Somalia-Somaliland talks reviving a moribund process

WHAT IS INSIDE?
1.0 Overview
2.0 Background
3.0 Summary of the stages of the process:
4.0 Institutionalizing the talks
5.0 Multi-track approach
6.0 ISIR Recommendations
ISIR OBJECTIVES
Institute for strategic initiatives and
Research (ISIR) is an independent
not-for-profit think tank dedicated to
contribute building of democratic,
pluralistic societies and effective
public institutions in the Somali Horn
of Africa region through research and
Policy analysis.

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Institute for Strategic Initiatives and
Research (ISIR)
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1.0 Overview
The Somalia-Somaliland talks have being in stalemate for more than four years since the last round
of talks held in Djibouti, December 2014, between former presidents Hassan Sh. Mohmoud and
Ahmed Silanyo. Now both parties have relatively new governments with neither of them taking bold
steps to return to the negotiating table. Several attempts were initiated to pressure both sides by the
international community to resume the talks and have even gone further to facilitate direct
communication channels between the two presidents through back door diplomacy, however none
of these is yet to be materialized as it has faced series of setbacks most notably in 2018, when the
federal government refuted both the military base and DP World’s concession agreement between
Somaliland and the United Arab Emirates resulting in Somaliland to suspend any prospect of renewing
the dialogue and throwing tirades of populist like rants thus delaying another window of opportunity
to reconcile differences.
The challenges facing the talks are not confined to the latest policy differences between the two
administrations, since the start of the talks both sides lacked consistency and purpose, preparations
were equally poor with different faces participating the process. Both parties were interested in
dragging on the process and preferred on discussions of less meaningful factors having firmly ignored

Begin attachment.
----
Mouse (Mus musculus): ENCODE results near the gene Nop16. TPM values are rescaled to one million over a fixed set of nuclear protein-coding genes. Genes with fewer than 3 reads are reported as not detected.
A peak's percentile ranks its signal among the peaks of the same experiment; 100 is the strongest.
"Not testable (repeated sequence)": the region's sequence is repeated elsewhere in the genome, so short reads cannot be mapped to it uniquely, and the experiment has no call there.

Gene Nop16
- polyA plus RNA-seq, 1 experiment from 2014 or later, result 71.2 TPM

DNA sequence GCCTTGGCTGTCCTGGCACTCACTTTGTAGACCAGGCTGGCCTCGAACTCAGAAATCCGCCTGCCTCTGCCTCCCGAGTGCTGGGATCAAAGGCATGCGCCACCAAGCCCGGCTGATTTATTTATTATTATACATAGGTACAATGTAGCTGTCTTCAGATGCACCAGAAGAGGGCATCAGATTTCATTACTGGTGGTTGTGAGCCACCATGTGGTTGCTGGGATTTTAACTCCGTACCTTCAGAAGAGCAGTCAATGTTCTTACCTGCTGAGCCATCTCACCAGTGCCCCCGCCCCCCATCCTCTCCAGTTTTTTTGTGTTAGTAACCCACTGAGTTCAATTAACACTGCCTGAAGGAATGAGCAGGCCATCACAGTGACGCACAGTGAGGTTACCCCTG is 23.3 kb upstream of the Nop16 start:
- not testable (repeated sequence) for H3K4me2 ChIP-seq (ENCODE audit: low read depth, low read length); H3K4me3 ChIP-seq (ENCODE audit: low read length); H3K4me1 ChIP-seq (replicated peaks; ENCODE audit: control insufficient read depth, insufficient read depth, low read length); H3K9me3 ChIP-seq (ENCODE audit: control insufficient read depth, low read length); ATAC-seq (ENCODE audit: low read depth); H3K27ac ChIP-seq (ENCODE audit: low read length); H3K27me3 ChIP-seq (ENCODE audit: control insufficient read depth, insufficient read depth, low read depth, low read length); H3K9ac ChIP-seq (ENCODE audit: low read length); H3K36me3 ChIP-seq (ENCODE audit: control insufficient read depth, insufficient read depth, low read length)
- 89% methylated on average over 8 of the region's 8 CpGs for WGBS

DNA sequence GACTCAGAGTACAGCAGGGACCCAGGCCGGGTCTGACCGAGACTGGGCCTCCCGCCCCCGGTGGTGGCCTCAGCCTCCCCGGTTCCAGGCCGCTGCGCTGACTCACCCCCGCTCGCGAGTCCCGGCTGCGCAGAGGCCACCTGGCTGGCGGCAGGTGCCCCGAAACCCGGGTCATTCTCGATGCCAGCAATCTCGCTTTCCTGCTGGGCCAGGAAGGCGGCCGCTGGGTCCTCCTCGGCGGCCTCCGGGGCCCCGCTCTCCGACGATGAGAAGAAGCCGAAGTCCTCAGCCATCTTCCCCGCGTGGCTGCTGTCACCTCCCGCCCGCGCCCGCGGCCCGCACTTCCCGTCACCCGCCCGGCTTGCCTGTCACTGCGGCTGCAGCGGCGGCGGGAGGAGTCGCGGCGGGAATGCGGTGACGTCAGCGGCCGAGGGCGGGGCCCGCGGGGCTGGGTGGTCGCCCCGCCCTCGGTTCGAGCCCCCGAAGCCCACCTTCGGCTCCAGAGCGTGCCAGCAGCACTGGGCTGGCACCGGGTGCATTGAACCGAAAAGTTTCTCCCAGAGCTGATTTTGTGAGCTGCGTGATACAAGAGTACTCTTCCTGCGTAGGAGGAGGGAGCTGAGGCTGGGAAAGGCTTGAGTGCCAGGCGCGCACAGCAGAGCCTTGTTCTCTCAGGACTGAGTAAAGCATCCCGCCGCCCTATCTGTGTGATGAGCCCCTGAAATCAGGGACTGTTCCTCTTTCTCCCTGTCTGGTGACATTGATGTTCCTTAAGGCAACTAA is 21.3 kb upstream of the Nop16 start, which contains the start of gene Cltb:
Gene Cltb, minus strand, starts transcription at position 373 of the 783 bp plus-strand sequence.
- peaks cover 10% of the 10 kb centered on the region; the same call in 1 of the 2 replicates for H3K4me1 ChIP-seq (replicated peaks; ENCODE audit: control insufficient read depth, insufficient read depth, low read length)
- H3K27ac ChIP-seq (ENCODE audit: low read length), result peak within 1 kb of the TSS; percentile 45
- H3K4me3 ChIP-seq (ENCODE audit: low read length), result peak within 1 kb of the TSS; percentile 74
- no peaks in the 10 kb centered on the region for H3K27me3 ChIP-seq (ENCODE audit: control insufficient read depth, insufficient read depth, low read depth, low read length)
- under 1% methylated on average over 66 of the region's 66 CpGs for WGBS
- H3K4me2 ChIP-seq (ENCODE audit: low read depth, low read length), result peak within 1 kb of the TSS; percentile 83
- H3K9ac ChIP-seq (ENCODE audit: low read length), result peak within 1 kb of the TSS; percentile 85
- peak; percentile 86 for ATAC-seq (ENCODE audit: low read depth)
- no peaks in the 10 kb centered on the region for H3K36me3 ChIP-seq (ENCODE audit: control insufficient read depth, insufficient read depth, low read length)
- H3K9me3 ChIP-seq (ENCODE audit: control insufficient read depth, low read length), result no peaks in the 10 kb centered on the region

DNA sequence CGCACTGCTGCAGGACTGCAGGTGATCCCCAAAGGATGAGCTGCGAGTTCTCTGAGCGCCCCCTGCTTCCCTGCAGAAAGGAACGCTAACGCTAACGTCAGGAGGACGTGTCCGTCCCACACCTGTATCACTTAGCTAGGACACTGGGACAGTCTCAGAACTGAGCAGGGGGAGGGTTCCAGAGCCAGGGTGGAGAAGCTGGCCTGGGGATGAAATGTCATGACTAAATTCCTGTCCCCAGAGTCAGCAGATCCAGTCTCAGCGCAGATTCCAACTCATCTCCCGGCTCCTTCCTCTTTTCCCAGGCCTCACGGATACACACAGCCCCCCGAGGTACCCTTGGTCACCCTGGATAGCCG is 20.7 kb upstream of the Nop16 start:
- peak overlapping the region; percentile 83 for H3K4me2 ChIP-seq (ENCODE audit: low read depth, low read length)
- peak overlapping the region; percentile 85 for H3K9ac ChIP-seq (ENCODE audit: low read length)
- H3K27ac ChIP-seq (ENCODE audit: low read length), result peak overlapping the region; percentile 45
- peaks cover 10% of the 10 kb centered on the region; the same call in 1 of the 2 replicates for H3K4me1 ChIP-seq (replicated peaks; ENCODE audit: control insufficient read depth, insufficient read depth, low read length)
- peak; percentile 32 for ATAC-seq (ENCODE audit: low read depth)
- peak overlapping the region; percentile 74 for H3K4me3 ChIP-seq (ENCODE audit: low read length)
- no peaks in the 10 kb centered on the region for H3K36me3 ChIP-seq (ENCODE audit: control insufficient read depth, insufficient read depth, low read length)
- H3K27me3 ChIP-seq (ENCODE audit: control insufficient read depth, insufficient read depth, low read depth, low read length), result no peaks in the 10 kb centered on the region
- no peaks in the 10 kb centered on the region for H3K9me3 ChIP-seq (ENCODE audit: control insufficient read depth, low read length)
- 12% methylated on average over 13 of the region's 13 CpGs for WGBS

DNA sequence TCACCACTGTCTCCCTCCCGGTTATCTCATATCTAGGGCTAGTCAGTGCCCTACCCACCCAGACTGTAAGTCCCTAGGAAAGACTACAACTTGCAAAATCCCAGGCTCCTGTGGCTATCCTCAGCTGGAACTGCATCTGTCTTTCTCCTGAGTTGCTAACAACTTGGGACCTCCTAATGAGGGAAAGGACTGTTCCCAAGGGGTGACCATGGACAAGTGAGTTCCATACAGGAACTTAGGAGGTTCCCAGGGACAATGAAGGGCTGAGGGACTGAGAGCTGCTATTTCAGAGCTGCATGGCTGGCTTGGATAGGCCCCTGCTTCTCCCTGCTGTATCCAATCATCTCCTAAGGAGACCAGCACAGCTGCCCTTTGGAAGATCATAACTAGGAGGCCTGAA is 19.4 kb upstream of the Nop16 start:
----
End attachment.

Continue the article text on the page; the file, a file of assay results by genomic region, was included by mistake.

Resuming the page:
the main issues of difference, the union versus cessation tunes were raised in both Mogadishu and
Hargeisa with none of them suggesting to compromise their positions. The process also did not attract
the attention of regional and international organizations like IGAD, African Union, Arab league and
the United Nations in contrast to the roles they have taken in the past similar cases, like the North and
South Sudan peace talks.
The Institute for Strategic Initiatives and Research (ISIR) calls for all concerned parties to renew their
commitment to the process of negotiations in good faith by adopting a new and coherent approach
with the view to reach a permanent comprehensive deal. The aim of this Policy Brief is to propose to
the parties a different approach from the previous round of talks and sheds light on the important role
that the International community can play by appointing a chief mediator for a host country and a
core body consisting of countries at the forefront__ known as Somali friends and concludes with
several recommendations essential for reviving the diplomatic negotiation between the Federal
Government of Somalia and Somaliland Government.

2.0 Background

Republic of Somaliland declared its independence from Somalia in 1991, though it remains
unrecognized by the international community, Somaliland claims its legitimacy date back to the 1960